Drinking alcohol is a facet of everyday life for many people. A glass of wine with dinner, a cocktail at a reception or social function, a beer while you watch the big game:  alcohol intake can be a fairly normal ritual. And in most cases, light to moderate alcohol consumption is not really an issue.

When alcohol consumption goes beyond a couple of drinks and becomes a dominant factor in your life, though, it is a problem. Alcohol is an addictive substance and overusing or abusing it can have serious consequences for both your life and your health. However, when you have formed a habit, it can be somewhat difficult to determine whether you have a problem on your own.

Take this self-assessment quiz to determine whether you should seek some help or advice for your alcohol relationship. Keep in mind that this is just an assessment; only a qualified medical professional can provide a definitive diagnosis of alcohol dependence or alcoholism. But answering these questions can help you take the first step toward seeking some help for a potential alcohol issue – and getting your life back.

  1. Do I mostly drink alone or with others?
  2. Drinking alone, or hiding your drinking from friends and family, might be a sign that you have a drinking problem, particularly if you go to great lengths to hide your drinking from others.

  3. Do you crave a drink at the same time each day?
  4. If you must have a drink every day at the same time – be it morning or night – it could indicate an addiction, especially if you have to have a drink each morning to start your day.

  5. Has your drinking interfered with your job?
  6. Some ways that drinking could affect your job include missing work because you are drunk or hungover, decreased interest or ambition to get your work done or having to explain your behavior to co-workers or employers because of something you did while drinking.

  7. Is drinking causing financial problems?
  8. Are you spending a great deal of money on alcohol or finding yourself unable to pay bills because of your drinking habits?

  9. Do you regularly lose memories or do things you don’t remember after drinking?
  10. Do you drink a lot? Heavy drinking in women is defined as more than seven drinks a week for women and 14 drinks a week for men (a drink being a 12 ounce beer, a five ounce glass of wine or a 1.5 ounce shot of liquor).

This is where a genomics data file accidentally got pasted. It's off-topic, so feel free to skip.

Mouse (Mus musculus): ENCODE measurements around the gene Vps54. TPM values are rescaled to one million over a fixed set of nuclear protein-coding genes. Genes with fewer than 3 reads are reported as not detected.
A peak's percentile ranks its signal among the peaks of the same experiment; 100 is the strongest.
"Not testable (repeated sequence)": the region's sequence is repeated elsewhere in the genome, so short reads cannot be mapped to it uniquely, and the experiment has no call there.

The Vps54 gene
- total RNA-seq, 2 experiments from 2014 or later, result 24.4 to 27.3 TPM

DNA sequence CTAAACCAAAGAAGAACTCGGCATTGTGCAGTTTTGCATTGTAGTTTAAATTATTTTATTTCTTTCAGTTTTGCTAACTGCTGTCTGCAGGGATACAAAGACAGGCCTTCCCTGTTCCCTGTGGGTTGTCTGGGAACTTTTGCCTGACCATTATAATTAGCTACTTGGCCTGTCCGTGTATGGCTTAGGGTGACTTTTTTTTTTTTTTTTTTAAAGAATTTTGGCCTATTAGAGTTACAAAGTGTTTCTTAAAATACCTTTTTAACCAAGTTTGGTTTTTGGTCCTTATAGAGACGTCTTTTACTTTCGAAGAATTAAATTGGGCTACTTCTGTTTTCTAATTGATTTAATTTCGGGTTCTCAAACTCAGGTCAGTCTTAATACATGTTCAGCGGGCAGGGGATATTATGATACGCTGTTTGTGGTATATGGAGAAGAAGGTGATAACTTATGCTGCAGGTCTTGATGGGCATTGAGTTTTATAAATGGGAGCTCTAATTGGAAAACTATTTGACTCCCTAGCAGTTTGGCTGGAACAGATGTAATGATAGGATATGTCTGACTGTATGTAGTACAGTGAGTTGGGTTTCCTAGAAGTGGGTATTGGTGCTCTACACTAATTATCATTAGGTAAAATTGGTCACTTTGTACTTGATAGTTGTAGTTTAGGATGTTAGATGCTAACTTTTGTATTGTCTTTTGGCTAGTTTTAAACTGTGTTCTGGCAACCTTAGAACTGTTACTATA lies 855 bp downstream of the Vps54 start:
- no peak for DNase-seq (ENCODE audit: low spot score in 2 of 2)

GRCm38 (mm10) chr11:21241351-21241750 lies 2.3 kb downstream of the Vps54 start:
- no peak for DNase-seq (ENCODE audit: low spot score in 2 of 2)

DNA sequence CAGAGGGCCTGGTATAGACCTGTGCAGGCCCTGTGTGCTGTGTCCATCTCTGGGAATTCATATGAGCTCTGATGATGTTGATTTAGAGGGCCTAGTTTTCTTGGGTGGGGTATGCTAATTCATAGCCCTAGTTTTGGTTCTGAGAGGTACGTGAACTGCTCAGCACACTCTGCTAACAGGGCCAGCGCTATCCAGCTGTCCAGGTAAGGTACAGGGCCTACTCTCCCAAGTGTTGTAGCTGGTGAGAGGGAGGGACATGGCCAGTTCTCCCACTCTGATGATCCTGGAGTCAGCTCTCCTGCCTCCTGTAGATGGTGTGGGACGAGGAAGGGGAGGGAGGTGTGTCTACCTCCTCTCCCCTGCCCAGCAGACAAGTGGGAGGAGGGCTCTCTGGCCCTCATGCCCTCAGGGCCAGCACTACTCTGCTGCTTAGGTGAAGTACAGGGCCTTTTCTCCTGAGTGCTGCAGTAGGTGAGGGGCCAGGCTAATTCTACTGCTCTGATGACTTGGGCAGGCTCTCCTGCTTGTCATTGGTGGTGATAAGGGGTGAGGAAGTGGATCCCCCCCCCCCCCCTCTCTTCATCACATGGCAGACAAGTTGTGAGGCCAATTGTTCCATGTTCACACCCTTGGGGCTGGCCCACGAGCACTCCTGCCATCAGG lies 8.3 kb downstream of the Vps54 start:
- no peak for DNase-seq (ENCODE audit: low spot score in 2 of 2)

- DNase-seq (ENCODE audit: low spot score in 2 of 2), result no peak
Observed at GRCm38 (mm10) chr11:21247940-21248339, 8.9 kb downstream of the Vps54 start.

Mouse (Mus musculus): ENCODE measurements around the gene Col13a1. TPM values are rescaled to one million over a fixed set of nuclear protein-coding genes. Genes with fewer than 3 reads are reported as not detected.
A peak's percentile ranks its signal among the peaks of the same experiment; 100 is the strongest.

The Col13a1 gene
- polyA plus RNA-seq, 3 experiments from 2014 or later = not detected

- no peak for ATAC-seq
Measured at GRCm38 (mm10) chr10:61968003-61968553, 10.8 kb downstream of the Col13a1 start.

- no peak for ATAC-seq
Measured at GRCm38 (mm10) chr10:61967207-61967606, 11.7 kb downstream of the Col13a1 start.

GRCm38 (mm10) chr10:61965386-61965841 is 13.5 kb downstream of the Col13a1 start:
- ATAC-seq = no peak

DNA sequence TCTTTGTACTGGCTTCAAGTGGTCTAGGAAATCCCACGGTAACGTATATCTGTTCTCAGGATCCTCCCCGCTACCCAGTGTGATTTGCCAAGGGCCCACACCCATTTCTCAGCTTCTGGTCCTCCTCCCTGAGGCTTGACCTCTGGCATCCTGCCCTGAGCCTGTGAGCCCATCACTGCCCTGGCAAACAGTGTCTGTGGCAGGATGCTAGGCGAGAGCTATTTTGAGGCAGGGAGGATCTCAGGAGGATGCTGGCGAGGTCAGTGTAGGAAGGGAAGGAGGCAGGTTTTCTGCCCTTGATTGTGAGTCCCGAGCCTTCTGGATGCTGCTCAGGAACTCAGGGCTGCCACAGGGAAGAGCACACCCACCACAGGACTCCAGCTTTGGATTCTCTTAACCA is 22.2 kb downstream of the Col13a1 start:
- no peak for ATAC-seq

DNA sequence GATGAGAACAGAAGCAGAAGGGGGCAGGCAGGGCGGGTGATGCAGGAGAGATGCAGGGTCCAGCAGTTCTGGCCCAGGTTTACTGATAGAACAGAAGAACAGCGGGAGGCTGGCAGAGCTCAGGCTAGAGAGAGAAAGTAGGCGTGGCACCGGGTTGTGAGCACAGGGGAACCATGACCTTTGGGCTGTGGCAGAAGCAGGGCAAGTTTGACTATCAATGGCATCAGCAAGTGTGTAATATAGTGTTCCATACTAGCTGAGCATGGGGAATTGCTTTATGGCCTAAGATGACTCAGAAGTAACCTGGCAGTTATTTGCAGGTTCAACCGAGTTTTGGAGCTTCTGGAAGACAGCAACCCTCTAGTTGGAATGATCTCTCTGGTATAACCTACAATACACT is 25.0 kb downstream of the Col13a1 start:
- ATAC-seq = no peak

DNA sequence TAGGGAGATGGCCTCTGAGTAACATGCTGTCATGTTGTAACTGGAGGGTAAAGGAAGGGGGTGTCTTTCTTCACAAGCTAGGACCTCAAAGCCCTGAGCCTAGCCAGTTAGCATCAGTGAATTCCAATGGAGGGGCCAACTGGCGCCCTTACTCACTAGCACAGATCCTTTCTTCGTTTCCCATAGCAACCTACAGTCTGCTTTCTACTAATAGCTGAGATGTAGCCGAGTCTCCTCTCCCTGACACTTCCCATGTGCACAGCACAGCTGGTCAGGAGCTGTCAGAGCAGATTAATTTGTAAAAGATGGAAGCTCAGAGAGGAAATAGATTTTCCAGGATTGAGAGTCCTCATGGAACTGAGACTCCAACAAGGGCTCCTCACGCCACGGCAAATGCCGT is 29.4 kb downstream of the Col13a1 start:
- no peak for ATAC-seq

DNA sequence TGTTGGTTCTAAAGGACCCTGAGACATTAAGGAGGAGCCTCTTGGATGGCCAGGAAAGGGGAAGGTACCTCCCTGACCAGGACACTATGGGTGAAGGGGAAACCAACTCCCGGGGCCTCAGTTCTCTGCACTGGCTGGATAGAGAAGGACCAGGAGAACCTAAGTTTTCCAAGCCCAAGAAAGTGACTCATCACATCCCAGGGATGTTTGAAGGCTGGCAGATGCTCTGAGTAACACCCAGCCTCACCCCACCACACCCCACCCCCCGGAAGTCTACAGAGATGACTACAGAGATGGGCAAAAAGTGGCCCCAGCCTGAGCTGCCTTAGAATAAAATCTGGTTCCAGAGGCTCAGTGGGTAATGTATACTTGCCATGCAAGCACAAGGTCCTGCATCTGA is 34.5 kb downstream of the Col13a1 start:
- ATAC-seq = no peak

11. Do you binge drink? Binge drinking is defined as more than three drinks in a day for women or five drinks in a day for men.
  12. Do you feel like you have to drink in social situations to reduce anxiety or have a good time?
  13. Do you regularly engage in risky behaviors when you drink, like drinking and driving or unusual sexual behavior, that you wouldn’t do normally?
  14. Have you ever endangered your family or loved ones because of your drinking? For example, have your children had little or no supervision because of you were focused on drinking or intoxicated?
  15. Have you ever had legal trouble because of your drinking? For example, driving citations, citations for disorderly conduct, fighting, etc.?
  16. Do you regularly feel guilty or embarrassed about how much you drink?
  17. Do you spend time with people who you might not otherwise in order to drink? Or does your drinking cause you to spend time with people who you might not otherwise be with?
  18. Have other people confronted you about your drinking, suggesting that you might have a problem?
  19. Do you try to convince yourself that your drinking is normal and that you do not have a problem, even in the face of overwhelming evidence to the contrary? In other words, do you think that you might have a drinking problem – and deny it?

Again, these questions are not a substitute for an evaluation by a qualified medical professional, but if you found yourself answering “yes” to most of these questions, then you may wish to seek an evaluation and determine whether you need help to reduce your alcohol dependency.

Not all alcohol consumption is a bad thing. The vast majority of people can enjoy a drink or two in a social situation and experience no ill effects. For those with a dependency issue, though, even that one drink can begin a downward spiral into overindulgence and negative consequences.

The good news is that there is help, and with a solid program of support and rehabilitation, you can kick the alcohol habit and return to a productive and fulfilling lifestyle. So if you recognize yourself in this quiz, do yourself a favor and seek an evaluation and help; it just might save your life or the lives of your loved ones.